This weekend Matt and I watched Forks Over Knives.  It was extremely eye opening.  I have been eating a mainly vegetarian diet for some time now, mainly because I don't really like meat.  Don't get me wrong, I do love a good filet mignon, but let's be honest, I am not having that every day...or every month for that matter.  I have long let go of non-local meats/eggs/milk, and that makes it a bit more cost prohibitive.  Although we do go through a large amount of eggs each week...and these end up being cheaper from the farm.

There were a few really interesting points in this movie.  The first is a study that Dr. T. Colin Campbell did with rats and milk protein.  Feeding the rats a diet that included only 5% milk casein and one feeding them 20%.  In the diet with the 20%, the growth of cancer tumors increased, where at 5% it went unchanged.  That made me take a few extra breaths, mainly because I eat A LOT of cheese...

Another point was that Dr. Esselstyn had looked at the health of the people of Norway before the invasion of Germany.  He had a very nice graph which showed the mortality from circulatory diseases.  It was at its highest in 1939, and then Germany came in and confiscated all of the animals to be used as meat to feed their army.  So the people of Norway ended up going on rations which were mainly plant based.  The next year the graph shows a nosedive on mortality, and it continued to go down until 1945 when Germany was gone...and then the line shoots straight up again.  I know that I am not explaining this nearly as well as the movie, but it was shocking to see actual data.

They also talked a little about The China Study, which I had heard several vegan bloggers list as one of the reasons they eat they way they do.  I definitely will need to be reading this book.

I'm sure there are just as many counter points to this movie, but I never seem to hear them, only from what the USDA puts out, and like I have mentioned before I don't actually trust what the USDA says.  I think that my main issues with a vegan diet is the reliance on soy products.  I am not completely sure how I feel about soy.  Well, right now I think that the evidence of soy acting like estrogen is enough to make me not want to eat it or feed it to my kids.  If anyone has some information on soy, I'd love to hear it!

Overall, I was freaking out about what I am eating.  And I think that I eat pretty well!  I get nervous about eating a vegan diet because I don't want to be so heavily reliant on grains and end up gaining huge amounts of weight.  At the same time, eating the amounts of vegetables we would need to feel full (for Matt to feel full), would cost an arm and a leg I think...especially because I try to eat a local/organic diet.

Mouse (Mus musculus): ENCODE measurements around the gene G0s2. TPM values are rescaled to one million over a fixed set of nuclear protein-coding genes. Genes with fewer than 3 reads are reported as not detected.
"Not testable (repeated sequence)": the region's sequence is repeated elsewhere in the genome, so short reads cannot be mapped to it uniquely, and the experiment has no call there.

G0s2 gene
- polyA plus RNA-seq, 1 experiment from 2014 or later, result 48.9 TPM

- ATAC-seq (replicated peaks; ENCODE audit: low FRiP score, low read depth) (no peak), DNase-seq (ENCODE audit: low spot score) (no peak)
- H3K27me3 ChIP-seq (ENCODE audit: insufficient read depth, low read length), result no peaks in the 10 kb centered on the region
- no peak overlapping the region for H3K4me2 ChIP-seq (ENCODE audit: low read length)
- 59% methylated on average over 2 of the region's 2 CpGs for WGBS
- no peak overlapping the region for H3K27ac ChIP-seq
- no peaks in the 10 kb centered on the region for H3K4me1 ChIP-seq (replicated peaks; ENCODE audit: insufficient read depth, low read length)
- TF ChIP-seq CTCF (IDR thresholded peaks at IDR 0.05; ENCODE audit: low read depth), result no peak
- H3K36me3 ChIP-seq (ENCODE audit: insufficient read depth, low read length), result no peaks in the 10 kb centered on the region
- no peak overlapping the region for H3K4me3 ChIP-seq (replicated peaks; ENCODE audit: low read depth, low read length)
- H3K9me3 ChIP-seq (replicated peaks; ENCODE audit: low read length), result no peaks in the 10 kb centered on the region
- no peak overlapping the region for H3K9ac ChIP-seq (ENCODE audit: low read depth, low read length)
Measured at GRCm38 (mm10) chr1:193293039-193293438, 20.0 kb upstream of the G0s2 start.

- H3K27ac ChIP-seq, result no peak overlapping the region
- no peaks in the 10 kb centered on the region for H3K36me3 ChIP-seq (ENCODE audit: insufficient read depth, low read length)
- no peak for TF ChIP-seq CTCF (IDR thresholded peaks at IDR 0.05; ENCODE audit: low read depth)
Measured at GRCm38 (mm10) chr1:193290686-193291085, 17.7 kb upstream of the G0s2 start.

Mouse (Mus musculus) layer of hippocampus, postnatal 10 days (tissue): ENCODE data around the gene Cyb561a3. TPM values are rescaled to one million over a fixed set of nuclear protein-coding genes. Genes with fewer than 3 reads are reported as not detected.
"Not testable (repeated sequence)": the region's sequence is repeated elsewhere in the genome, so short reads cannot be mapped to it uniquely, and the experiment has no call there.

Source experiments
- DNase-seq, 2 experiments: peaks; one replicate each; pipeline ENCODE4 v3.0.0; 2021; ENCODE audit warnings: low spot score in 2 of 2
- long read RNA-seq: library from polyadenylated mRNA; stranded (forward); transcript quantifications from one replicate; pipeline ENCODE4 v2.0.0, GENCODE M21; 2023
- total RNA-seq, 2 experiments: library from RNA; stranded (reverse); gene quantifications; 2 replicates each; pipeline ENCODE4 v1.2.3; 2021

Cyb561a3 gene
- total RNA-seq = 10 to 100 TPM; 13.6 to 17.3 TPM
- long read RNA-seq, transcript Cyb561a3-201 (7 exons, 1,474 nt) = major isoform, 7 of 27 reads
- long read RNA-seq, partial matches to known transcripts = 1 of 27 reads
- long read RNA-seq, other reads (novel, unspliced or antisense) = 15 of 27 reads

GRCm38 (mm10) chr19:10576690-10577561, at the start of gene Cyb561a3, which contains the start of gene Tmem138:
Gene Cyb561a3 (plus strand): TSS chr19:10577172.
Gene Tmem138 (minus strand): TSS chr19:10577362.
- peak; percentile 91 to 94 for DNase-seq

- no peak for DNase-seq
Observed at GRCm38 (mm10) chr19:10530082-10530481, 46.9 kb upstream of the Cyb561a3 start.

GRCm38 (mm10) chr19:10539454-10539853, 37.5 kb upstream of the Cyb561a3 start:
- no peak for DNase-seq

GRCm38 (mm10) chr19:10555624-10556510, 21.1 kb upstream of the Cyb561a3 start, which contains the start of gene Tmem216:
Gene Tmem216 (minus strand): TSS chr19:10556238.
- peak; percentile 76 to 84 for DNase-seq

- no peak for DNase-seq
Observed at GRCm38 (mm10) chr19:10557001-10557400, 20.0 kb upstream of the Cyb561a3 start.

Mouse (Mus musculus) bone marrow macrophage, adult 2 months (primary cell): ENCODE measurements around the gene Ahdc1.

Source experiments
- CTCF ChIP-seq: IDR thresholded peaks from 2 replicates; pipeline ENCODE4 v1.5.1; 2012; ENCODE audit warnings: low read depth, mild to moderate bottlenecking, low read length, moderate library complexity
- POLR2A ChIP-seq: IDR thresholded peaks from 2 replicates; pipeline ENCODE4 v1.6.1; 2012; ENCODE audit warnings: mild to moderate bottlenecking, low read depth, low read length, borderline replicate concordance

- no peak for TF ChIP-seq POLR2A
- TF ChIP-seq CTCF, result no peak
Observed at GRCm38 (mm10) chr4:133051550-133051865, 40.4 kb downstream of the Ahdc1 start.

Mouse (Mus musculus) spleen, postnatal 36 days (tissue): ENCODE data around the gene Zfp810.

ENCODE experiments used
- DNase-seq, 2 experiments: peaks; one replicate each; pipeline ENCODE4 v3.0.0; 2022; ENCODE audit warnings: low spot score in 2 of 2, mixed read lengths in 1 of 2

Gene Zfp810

So if anyone out there has any experience with eating a local seasonal non-soy based vegan diet, I would love to hear about it!  Or if you can convince me that soy isn't as bad as I think it is, I can get local organic soy, so it would be fine to include :-)


I am getting my tomatoes this weekend, well a bushel anyways.  I don't think I can handle much more than that in one day, I have too many crazy children...oh...only two?  I guess sometimes it appears to be several more than two children...maybe my eyes need to be checked again...

I am actually really looking forward to a good canning session this weekend.  I will pick up my bushel from the Fish Monger (strange, I know), and then can the additional 20 pounds that I have from my garden waiting to be turned into something delicious.  I am planning to make just a basic tomato sauce, crushing the majority, and if I can squeeze a couple more batches of salsa, I will be happy.  I need to buy more quart jars though.  I don't have nearly enough...and I also need more lids.

I am not entirely pleased about using the disposable lids.  One, they are disposable, do I can because I want to throw more stuff away?!  Not so much.  The second part is that there is BPA in all of those canning lids.  I don't know how much BPA actually gets into the food itself, but one of the big reasons I can to begin with is so that I know what is in my food, and BPA is not one of those things that I actually WANT in my food.  I have read in various places that because the lid is not touching the food the exposure is minimal, but I don't know how reliable that is.